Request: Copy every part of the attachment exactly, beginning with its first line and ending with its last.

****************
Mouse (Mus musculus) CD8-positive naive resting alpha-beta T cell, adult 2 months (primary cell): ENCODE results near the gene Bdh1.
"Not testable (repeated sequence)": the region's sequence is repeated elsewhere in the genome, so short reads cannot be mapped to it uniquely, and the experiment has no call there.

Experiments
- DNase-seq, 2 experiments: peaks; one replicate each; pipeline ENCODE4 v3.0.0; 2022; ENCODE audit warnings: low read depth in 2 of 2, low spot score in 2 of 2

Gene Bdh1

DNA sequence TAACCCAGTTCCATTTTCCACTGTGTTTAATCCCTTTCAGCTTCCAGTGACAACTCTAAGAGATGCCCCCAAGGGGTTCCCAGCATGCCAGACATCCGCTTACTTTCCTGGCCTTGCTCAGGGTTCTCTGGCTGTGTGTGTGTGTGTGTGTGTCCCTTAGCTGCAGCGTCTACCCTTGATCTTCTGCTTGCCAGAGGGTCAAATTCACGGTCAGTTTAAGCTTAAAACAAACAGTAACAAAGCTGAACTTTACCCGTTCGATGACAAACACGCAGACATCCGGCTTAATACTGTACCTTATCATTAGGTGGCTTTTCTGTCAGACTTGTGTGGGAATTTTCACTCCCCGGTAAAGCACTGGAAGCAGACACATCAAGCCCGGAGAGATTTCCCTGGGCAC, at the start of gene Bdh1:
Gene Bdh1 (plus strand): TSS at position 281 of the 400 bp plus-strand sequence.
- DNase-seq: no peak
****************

Mouse (Mus musculus) CD8-positive naive resting alpha-beta T cell, adult 2 months (primary cell): ENCODE results near the gene Bdh1.
"Not testable (repeated sequence)": the region's sequence is repeated elsewhere in the genome, so short reads cannot be mapped to it uniquely, and the experiment has no call there.

Experiments
- DNase-seq, 2 experiments: peaks; one replicate each; pipeline ENCODE4 v3.0.0; 2022; ENCODE audit warnings: low read depth in 2 of 2, low spot score in 2 of 2

Gene Bdh1

DNA sequence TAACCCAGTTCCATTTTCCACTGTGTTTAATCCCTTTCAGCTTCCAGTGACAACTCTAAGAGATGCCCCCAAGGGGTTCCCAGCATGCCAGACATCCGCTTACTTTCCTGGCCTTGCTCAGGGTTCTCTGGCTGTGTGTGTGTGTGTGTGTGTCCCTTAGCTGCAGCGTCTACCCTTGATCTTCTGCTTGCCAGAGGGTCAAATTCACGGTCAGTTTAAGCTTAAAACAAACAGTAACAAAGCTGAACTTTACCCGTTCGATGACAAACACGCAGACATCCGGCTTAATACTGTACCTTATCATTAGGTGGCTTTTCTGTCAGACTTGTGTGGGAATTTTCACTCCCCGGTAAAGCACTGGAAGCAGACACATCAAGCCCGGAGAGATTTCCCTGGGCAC, at the start of gene Bdh1:
Gene Bdh1 (plus strand): TSS at position 281 of the 400 bp plus-strand sequence.
- DNase-seq: no peak